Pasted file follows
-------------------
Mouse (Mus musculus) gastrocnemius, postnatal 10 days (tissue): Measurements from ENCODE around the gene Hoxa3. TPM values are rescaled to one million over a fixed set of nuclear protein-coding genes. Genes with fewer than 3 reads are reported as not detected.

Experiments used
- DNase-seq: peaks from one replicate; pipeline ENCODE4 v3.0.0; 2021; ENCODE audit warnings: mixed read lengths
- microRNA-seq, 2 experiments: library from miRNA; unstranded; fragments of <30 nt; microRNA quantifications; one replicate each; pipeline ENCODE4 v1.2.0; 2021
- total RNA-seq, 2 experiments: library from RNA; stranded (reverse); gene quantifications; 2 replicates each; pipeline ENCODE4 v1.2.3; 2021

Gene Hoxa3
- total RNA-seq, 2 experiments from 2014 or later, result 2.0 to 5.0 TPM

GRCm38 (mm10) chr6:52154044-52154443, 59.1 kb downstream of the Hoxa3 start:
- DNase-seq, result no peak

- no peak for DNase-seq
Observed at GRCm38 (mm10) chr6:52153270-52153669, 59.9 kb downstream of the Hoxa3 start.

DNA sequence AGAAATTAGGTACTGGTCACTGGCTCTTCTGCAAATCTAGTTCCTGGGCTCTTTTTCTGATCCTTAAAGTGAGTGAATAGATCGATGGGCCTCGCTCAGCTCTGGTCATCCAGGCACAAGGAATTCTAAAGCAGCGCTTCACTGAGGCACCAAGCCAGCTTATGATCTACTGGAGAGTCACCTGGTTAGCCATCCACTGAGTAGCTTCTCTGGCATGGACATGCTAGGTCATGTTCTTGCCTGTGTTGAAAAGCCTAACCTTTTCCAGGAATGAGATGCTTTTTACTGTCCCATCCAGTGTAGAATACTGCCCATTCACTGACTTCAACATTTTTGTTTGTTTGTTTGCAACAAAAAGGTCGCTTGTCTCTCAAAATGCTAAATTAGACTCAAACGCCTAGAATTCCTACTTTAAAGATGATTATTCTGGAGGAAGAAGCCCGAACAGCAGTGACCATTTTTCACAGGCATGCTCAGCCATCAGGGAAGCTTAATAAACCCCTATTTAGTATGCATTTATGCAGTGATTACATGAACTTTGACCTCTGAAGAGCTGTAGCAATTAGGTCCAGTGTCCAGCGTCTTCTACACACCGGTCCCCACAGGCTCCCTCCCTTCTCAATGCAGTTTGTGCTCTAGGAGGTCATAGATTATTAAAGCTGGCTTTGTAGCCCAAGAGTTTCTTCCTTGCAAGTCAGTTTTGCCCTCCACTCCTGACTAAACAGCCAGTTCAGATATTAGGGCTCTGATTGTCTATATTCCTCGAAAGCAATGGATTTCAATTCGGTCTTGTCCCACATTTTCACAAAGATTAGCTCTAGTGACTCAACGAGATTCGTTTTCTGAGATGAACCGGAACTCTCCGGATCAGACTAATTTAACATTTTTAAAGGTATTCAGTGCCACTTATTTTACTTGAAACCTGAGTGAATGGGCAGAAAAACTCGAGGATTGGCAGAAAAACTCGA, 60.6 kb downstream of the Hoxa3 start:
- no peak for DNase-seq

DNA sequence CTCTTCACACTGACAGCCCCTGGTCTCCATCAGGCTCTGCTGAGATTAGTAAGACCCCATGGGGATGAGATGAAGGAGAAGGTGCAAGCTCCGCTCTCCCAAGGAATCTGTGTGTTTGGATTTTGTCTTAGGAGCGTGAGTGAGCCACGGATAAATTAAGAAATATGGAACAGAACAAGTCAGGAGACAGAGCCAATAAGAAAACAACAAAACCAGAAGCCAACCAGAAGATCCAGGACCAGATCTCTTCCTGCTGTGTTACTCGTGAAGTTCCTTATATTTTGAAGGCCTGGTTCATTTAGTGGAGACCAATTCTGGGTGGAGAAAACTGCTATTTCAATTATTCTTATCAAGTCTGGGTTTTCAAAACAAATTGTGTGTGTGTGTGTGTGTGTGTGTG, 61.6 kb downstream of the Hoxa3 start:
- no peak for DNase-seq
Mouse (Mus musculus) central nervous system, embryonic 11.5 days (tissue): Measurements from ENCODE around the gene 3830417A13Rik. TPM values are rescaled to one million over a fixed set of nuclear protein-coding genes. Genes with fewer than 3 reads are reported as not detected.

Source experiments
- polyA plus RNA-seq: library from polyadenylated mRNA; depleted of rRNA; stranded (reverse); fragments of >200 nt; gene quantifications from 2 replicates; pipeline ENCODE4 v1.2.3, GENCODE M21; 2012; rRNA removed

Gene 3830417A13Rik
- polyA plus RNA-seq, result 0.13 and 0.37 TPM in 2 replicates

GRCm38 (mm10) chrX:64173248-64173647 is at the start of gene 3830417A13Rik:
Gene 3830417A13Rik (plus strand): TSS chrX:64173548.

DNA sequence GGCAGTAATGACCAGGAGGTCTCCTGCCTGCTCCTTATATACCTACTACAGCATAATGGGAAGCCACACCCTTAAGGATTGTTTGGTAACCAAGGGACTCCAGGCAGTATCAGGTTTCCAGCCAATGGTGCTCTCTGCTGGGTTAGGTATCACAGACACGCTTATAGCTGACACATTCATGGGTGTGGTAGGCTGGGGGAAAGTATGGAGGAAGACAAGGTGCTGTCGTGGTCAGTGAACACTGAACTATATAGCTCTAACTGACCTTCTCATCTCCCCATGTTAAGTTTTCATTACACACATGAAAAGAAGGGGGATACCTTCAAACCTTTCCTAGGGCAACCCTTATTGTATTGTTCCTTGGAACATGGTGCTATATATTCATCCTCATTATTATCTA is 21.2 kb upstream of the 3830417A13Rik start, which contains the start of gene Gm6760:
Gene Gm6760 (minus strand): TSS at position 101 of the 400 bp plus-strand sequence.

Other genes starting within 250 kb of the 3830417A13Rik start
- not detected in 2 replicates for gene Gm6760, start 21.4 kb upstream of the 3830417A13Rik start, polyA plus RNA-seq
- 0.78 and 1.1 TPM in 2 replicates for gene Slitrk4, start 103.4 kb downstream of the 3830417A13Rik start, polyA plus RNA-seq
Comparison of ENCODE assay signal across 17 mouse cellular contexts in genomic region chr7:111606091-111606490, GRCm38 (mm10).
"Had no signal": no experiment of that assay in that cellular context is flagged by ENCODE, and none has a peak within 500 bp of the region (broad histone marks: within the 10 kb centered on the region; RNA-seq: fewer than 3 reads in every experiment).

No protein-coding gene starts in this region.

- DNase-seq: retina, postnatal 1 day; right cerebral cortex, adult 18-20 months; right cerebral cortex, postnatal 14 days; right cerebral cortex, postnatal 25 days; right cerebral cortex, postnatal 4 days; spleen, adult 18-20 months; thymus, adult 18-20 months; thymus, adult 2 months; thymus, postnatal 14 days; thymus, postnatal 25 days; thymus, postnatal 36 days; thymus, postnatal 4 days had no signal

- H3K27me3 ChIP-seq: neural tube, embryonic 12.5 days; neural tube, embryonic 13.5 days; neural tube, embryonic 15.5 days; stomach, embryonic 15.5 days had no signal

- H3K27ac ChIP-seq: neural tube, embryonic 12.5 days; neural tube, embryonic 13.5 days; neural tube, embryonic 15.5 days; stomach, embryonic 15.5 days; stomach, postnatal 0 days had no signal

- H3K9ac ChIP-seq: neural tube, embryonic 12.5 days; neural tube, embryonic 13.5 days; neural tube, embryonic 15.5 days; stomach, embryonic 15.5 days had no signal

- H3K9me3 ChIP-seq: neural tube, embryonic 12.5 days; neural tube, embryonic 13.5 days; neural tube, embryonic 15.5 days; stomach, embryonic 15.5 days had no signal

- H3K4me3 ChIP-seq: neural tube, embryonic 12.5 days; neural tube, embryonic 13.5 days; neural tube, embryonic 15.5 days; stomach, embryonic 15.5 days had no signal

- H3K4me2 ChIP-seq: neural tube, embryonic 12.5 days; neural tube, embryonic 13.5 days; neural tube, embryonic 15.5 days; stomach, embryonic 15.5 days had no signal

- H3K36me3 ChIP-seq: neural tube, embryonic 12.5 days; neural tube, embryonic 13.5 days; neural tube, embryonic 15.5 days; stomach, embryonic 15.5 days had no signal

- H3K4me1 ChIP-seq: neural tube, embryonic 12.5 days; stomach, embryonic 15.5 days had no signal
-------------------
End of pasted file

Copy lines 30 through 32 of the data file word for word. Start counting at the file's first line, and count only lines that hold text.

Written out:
No protein-coding gene starts in this region.

- DNase-seq: retina, postnatal 1 day; right cerebral cortex, adult 18-20 months; right cerebral cortex, postnatal 14 days; right cerebral cortex, postnatal 25 days; right cerebral cortex, postnatal 4 days; spleen, adult 18-20 months; thymus, adult 18-20 months; thymus, adult 2 months; thymus, postnatal 14 days; thymus, postnatal 25 days; thymus, postnatal 36 days; thymus, postnatal 4 days had no signal

- H3K27me3 ChIP-seq: neural tube, embryonic 12.5 days; neural tube, embryonic 13.5 days; neural tube, embryonic 15.5 days; stomach, embryonic 15.5 days had no signal